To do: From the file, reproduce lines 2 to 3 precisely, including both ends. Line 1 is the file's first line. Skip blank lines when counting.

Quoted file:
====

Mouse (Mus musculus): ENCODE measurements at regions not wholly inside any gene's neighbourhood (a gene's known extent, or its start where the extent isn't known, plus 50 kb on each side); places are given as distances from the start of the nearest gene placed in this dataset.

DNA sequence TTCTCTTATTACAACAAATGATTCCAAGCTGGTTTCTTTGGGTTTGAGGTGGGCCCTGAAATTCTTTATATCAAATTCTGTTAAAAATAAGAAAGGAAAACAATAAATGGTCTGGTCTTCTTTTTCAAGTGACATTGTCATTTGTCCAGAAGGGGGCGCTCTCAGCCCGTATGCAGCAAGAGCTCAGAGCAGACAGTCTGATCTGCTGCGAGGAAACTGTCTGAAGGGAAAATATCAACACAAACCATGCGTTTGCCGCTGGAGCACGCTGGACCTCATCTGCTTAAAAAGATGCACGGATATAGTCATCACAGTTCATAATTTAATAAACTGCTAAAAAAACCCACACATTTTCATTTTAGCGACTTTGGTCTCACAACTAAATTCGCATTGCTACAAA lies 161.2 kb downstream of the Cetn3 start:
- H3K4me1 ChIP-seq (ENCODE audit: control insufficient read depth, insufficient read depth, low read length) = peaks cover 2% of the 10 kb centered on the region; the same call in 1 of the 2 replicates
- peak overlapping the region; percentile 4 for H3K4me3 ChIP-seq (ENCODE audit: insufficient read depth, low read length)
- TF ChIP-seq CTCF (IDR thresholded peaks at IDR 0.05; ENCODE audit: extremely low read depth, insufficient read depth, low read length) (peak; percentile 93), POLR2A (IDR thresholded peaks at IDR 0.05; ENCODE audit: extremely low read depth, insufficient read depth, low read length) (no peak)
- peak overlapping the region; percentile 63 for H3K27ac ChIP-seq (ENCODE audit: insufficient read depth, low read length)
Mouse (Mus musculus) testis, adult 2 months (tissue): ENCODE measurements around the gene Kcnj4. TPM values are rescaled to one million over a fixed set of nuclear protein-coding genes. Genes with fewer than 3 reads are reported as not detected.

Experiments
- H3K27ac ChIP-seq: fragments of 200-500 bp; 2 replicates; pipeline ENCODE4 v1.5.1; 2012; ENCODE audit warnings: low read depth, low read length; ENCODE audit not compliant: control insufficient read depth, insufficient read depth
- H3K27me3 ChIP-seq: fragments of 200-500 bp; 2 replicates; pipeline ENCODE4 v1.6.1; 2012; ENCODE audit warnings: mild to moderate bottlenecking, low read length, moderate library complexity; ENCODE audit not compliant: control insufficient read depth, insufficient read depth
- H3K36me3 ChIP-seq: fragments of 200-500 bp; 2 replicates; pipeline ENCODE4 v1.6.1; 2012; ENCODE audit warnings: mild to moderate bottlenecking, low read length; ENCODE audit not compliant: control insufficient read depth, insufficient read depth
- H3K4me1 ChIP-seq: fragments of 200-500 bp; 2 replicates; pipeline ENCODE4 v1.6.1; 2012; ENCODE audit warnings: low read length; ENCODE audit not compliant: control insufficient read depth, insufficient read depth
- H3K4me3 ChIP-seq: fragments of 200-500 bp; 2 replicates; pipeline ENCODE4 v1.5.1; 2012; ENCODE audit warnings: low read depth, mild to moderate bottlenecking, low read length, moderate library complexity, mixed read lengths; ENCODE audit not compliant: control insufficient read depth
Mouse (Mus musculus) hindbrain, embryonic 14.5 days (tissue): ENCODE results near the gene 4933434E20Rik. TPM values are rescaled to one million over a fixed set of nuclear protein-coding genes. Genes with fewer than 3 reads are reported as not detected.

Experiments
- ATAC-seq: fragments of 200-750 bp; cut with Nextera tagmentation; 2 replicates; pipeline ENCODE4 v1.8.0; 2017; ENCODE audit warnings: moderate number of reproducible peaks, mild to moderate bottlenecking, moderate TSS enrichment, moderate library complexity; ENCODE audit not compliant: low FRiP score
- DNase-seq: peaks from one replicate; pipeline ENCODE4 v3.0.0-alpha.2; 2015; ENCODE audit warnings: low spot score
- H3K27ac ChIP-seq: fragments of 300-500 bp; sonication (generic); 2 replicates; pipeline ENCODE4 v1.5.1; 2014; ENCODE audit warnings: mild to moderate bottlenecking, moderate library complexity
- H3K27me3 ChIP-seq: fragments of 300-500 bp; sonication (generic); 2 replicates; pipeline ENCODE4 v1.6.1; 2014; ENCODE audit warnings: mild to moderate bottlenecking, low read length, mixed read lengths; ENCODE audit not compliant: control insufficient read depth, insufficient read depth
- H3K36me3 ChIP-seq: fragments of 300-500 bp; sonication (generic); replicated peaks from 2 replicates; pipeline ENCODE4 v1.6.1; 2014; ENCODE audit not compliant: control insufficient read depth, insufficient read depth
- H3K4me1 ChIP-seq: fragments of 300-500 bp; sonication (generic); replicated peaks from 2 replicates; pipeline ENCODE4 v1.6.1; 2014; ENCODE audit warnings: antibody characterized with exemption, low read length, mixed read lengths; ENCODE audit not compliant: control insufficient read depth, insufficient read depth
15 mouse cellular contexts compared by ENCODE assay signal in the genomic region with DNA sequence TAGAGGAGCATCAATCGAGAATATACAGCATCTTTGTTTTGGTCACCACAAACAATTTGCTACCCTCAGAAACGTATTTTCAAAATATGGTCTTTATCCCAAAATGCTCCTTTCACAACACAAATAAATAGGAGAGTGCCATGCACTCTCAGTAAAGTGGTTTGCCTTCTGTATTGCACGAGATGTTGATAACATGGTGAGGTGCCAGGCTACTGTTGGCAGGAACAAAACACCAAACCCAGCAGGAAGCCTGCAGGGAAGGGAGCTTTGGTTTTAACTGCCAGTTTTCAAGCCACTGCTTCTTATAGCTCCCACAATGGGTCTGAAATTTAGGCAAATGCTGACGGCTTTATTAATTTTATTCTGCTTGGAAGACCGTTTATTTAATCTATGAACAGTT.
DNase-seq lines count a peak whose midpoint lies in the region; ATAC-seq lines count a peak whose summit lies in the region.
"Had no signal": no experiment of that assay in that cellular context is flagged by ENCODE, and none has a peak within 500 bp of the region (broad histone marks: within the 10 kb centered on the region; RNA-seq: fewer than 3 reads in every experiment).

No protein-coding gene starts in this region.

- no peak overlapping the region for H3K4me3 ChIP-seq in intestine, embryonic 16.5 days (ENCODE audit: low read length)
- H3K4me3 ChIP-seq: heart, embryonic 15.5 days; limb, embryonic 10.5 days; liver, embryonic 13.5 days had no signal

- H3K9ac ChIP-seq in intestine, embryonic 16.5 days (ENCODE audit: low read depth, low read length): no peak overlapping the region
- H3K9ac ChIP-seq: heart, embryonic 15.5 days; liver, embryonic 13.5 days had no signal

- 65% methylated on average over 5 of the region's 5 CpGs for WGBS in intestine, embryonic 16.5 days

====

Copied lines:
DNA sequence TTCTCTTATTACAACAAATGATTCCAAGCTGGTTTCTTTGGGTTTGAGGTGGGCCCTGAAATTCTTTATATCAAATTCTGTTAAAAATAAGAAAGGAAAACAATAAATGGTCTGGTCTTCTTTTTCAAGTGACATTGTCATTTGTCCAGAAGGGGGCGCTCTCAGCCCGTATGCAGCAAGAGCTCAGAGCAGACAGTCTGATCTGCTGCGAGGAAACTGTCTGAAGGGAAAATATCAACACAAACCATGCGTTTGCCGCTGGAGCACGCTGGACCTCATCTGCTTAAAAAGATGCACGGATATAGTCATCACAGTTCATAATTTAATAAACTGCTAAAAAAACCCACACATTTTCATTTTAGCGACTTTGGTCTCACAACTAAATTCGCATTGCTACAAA lies 161.2 kb downstream of the Cetn3 start:
- H3K4me1 ChIP-seq (ENCODE audit: control insufficient read depth, insufficient read depth, low read length) = peaks cover 2% of the 10 kb centered on the region; the same call in 1 of the 2 replicates